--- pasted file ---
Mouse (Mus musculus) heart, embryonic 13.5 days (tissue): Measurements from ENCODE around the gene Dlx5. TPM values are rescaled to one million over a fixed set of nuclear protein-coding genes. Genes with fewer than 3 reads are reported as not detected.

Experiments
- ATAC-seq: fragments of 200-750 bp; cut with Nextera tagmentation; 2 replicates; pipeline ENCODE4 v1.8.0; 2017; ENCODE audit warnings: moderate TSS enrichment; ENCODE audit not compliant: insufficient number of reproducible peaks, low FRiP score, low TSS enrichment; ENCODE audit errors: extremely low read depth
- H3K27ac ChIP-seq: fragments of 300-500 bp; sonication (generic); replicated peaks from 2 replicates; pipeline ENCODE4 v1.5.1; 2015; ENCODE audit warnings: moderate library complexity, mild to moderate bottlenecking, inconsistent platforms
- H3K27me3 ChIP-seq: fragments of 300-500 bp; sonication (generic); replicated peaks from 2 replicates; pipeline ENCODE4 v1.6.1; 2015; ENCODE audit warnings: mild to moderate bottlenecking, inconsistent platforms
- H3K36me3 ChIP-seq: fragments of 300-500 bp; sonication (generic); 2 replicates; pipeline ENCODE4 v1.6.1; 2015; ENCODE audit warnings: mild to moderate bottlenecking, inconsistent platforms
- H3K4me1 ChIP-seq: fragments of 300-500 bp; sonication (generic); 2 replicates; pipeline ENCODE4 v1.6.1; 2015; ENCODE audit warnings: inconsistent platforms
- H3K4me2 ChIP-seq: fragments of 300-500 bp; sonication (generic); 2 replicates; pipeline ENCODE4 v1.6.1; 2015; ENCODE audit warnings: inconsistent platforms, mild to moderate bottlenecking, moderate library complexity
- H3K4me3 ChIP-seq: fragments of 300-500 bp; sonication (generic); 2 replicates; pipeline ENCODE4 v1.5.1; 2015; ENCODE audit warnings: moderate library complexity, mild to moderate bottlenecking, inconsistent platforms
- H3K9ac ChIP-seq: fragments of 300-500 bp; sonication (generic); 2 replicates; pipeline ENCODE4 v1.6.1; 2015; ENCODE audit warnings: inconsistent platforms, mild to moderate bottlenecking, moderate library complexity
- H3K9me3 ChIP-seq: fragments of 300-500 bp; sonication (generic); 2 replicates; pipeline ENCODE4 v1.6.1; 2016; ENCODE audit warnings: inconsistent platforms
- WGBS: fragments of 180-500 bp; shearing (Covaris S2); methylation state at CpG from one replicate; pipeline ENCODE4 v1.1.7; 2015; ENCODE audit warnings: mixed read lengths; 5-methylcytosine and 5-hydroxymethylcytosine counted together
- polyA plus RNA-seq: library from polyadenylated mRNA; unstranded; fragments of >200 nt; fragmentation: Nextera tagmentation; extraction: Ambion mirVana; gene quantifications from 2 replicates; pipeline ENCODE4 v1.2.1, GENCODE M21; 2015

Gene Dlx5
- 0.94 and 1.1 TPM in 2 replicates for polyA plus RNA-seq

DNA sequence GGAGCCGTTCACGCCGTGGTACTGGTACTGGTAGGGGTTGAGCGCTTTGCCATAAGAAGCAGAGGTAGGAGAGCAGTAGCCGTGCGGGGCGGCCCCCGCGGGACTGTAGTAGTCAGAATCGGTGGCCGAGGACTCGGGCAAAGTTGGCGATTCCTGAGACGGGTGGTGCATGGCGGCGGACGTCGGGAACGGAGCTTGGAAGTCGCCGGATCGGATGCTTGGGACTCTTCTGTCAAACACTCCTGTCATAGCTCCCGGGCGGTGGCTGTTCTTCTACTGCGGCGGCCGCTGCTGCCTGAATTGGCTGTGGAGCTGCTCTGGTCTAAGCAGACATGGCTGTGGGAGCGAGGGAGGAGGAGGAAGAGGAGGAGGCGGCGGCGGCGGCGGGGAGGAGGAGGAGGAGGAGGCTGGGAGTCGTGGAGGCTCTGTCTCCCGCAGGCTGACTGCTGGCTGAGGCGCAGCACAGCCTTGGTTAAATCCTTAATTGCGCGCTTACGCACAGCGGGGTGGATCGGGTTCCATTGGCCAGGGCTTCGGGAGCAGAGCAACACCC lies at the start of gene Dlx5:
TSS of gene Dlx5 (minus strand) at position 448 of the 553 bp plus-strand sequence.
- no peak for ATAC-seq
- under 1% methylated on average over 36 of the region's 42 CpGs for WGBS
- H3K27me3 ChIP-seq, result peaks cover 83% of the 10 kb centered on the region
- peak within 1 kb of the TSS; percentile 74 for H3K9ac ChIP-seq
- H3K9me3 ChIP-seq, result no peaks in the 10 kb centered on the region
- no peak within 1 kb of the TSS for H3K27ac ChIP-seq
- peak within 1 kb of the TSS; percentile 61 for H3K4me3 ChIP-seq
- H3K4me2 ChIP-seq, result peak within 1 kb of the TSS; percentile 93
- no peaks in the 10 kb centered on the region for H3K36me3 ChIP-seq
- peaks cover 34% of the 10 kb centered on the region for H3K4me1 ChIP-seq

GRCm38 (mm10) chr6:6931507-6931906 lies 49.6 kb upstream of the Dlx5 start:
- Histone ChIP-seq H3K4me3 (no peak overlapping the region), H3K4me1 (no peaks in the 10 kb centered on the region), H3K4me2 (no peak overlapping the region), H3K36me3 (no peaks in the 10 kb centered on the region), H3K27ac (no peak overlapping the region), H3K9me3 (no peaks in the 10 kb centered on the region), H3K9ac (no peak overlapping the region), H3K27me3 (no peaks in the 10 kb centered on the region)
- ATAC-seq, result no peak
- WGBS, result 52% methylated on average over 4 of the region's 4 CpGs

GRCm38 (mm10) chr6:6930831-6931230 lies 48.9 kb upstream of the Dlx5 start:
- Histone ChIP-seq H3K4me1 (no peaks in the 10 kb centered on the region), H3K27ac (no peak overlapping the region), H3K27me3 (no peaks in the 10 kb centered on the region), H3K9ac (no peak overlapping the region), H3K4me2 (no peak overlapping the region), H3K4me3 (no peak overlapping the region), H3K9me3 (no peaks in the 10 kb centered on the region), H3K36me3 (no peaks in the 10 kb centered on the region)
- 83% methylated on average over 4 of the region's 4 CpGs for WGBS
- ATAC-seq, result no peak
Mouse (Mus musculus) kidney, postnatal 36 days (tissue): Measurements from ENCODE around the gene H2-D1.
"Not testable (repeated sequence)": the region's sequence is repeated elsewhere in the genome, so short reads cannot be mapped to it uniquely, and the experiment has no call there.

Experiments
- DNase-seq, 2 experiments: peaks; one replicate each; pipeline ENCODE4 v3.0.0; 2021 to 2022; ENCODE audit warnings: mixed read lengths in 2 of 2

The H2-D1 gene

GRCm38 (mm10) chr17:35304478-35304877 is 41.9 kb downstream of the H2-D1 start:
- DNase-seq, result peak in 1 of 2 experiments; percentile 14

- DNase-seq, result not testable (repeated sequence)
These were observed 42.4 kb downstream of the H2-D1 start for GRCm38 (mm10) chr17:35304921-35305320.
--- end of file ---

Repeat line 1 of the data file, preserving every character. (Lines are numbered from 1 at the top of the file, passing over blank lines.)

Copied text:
Mouse (Mus musculus) heart, embryonic 13.5 days (tissue): Measurements from ENCODE around the gene Dlx5. TPM values are rescaled to one million over a fixed set of nuclear protein-coding genes. Genes with fewer than 3 reads are reported as not detected.